Owning the story: People and human rights at the heart of communication on small-scale fisheries

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Harvesting fish with gill nets under two metres of ice on the Kolyma River, Sakha-Yakutia, Russia (Siberia). Photo by Snowchange.

Speakers and panelists at two webinars on ethical and inclusive communication on small-scale fisheries discussed ways to lift up positive and accurate narratives to support thriving fisheries for food and nutrition security 

For thousands of years, Arctic communities like the Inuits and Chukchi have hunted seals and whales—a food source and vital part of their culture and society. 

They are the first and foremost caretakers of good and ethical relations with these animals. 

“These communities have an incredibly long engagement with the ocean, and sometimes 10,000 years of uninterrupted knowledge,” said Tero Munsten, President, SnowChange Cooperative, who is also an ice fisher in Finland.  

“The Arctic regions are some of the last places on the planet where you can still find such systems in operation.” 

Winter seining on lake Puruvesi, Finland. Photo by Mika Honkalinna, Snowchange.
Winter seining on lake Puruvesi, Finland. Photo by Mika Honkalinna, Snowchange. 

Lifting up this and other narratives that illustrate the realities of small-scale fisheries (SSF) in an accurate and respectful way was the focus of two webinars held in May and June 2021.  

WorldFish and civil society partners organized the webinars as part of the development of a how-to guide on ethical and inclusive communication on SSF, due out later in 2021. 

Bringing together speakers from civil society, social movements, research institutes and non-governmental organizations, the webinars were a timely conversation in the lead up to the International Year of Artisanal Fisheries and Aquaculture (IYAFA) 2022

The webinars highlighted key principles and themes in the Voluntary Guidelines for Securing Sustainable Small-Scale Fisheries in the Context of Food Security and Poverty Eradication (SSF Guidelines), which recognize “small-scale fishing communities as holders, providers and receivers of knowledge" and emphasize the need and power of transparent and fair communication. 

New positive narratives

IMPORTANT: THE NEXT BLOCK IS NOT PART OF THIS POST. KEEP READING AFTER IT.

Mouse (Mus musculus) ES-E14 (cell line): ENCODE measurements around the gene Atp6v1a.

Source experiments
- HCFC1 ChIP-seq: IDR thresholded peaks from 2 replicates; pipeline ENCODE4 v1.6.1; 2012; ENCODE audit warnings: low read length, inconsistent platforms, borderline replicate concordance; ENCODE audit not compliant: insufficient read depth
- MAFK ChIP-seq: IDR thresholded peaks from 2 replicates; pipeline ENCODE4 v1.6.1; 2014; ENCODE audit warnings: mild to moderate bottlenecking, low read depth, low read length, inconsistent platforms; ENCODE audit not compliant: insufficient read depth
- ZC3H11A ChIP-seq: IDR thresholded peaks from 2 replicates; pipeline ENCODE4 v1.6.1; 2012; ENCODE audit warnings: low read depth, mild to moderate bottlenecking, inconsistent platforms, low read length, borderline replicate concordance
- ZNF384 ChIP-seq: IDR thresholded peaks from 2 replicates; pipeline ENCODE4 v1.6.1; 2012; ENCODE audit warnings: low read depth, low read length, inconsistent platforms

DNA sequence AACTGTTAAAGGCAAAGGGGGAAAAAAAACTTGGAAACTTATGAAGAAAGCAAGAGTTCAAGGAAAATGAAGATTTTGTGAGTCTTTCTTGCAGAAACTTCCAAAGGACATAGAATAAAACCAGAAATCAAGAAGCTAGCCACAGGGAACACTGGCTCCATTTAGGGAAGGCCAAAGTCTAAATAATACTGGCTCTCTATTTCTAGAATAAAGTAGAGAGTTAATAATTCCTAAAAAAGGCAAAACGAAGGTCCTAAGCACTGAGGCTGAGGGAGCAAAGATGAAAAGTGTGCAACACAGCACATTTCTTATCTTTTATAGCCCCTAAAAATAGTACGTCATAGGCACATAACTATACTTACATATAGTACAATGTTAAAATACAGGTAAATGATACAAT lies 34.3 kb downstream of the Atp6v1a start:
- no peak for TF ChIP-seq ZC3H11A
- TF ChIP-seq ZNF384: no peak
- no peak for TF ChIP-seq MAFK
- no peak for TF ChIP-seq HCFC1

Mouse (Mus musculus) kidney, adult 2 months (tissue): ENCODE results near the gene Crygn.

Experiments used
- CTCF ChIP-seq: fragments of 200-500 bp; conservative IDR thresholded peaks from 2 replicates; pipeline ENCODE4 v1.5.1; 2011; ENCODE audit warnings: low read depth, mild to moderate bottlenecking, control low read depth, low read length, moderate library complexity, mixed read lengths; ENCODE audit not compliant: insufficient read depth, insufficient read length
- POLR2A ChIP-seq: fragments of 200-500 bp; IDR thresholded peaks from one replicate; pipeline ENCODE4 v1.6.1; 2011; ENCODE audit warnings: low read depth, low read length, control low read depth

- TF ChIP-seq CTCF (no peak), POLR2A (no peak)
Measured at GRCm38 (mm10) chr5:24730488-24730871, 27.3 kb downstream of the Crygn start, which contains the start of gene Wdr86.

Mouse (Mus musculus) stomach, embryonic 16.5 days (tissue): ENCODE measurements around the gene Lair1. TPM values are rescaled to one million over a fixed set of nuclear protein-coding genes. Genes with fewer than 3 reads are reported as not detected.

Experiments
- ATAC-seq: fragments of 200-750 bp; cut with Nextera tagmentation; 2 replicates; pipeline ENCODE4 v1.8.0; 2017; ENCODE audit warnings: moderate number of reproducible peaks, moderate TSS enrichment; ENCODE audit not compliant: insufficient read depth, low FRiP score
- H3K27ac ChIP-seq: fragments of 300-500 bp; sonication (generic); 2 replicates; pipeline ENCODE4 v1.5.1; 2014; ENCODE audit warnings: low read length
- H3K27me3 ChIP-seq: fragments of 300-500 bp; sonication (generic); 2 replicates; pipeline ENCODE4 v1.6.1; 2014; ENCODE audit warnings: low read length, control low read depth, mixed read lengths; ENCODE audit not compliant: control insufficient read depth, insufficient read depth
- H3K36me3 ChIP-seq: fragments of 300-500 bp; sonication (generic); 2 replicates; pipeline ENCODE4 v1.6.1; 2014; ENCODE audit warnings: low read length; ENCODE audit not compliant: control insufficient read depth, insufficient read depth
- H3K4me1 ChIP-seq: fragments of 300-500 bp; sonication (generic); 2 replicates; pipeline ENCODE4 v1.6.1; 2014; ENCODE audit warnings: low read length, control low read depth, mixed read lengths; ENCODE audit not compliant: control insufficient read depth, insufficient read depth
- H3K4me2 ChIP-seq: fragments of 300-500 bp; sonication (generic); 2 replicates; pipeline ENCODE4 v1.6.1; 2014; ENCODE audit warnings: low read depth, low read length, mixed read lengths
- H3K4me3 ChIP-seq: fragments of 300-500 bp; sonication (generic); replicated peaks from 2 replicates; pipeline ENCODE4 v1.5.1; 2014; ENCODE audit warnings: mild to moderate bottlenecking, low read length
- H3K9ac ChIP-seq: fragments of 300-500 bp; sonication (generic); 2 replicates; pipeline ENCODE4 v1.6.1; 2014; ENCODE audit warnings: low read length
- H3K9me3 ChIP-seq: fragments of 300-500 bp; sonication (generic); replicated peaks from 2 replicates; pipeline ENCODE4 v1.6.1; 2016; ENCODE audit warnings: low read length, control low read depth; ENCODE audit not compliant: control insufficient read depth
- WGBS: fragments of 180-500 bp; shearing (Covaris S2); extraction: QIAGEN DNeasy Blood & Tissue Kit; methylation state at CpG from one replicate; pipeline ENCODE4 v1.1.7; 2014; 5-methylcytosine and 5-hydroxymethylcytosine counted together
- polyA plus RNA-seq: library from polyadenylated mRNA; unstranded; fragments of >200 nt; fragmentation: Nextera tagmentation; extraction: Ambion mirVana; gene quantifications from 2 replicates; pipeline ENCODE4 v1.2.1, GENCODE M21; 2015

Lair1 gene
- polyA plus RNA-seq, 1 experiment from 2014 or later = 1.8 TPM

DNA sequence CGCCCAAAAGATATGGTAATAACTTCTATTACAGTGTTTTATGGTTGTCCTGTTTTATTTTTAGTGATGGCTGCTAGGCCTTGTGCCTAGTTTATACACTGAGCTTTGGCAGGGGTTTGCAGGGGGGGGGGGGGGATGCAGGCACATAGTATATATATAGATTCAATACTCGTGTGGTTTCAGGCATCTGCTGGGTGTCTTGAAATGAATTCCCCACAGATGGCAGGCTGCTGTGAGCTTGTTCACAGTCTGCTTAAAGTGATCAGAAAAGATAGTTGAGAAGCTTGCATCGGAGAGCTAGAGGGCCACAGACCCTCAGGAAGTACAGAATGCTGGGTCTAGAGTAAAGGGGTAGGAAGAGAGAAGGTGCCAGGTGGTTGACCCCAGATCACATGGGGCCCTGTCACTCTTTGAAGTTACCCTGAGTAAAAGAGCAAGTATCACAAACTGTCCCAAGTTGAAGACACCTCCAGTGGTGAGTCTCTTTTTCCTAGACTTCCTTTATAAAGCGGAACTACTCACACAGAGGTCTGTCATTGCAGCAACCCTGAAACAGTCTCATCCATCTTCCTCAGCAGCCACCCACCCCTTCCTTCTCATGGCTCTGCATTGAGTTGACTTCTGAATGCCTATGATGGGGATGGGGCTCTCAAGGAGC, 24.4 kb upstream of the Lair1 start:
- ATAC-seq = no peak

The first webinar, New positive narratives on small-scale fisheries, was held on World Ocean Day on 8 June 2021 as part of the Too Big To Ignore SSF Open House event, involving 40 webinars on different topics. 

Several speakers highlighted that many narratives associated with fisheries are accepted as the status-quo, regardless of if they are correct or accurate. These include, for instance, ‘fishers are emptying the oceans’, ‘we must stop eating fish to save the ocean’, and ‘aquaculture is the answer.’ 

“Many of the existing narratives have not worked perfectly and, in many domains, they have not worked at all [as a way to improve fisheries governance or livelihoods],” said Prateep Nayak, Project Director, Vulnerability to Viability Global Partnership.  

“New SSF narratives are needed to replace or substantiate the existing narratives so we can tell the SSF story (of culture, food provision and environmental stewardship) in a stronger, powerful and more accurate way.” 

Nayak said new narratives are also required to address the drastic and rapid changes happening in ocean spaces, food systems, agricultural landscapes—all of which can impact upon millions of SSF globally and the values they bring to society and food systems.  

At the same time, many groups and powerful interests are increasingly invoking narratives or images of small-scale fisheries to draw attention to global solutions or challenges, but do so without legitimate representation of small-scale fishers themselves. 

Responsibility for controlling the narratives lies with the small-scale fisherfolk, said Nadine Nembhard, General Secretary, World Forum for Fisher Peoples

“Fisherfolk know the positive narratives that need to be sent to the global world, but nobody can do that except us. Some of our fisherfolk messages have been ignored and others have been co-opted, so we are the ones that need to take charge and continue building up narratives that reflect reality,” she said. 

Fishing communities living through social, cultural and economic crises and challenges have “valuable insights for society,” said panelist Libby Drew, Founder, On Our Radar, a social impact communication agency. 

“Lived experience is an essential component to balance out our society’s learned experience. Communities have a right to speak and don’t need others to speak on their behalf,” said Drew. 

Panelist Eastina Taylor, Community Engagement Lead, On Our Radar, shared the example of how On Our Radar works with communities in Sierra Leone to amplify their voices and concerns about a government decision to sell 250 acres of land to a foreign-owned company to produce fishmeal for export. 

“It is essential to engage with fishing communities, to listen to their needs, stories and community-led solutions instead of importing solutions,” said Taylor. “Working with communities to address challenges creates more opportunities.” 

Ethical and inclusive communication 

The second webinar, Ethical and inclusive communication on small-scale fisheries, was hosted by the Society for Conservation Biology Marine Section on 19 May 2021 in the lead-up to the International Day of Biological Diversity.  

Speaker Editrudith Lukanga, Co-President, World Forum of Fish Harvesters and Fish Workers, emphasized that communication about SSF should align with the principles of the SSF Guidelines.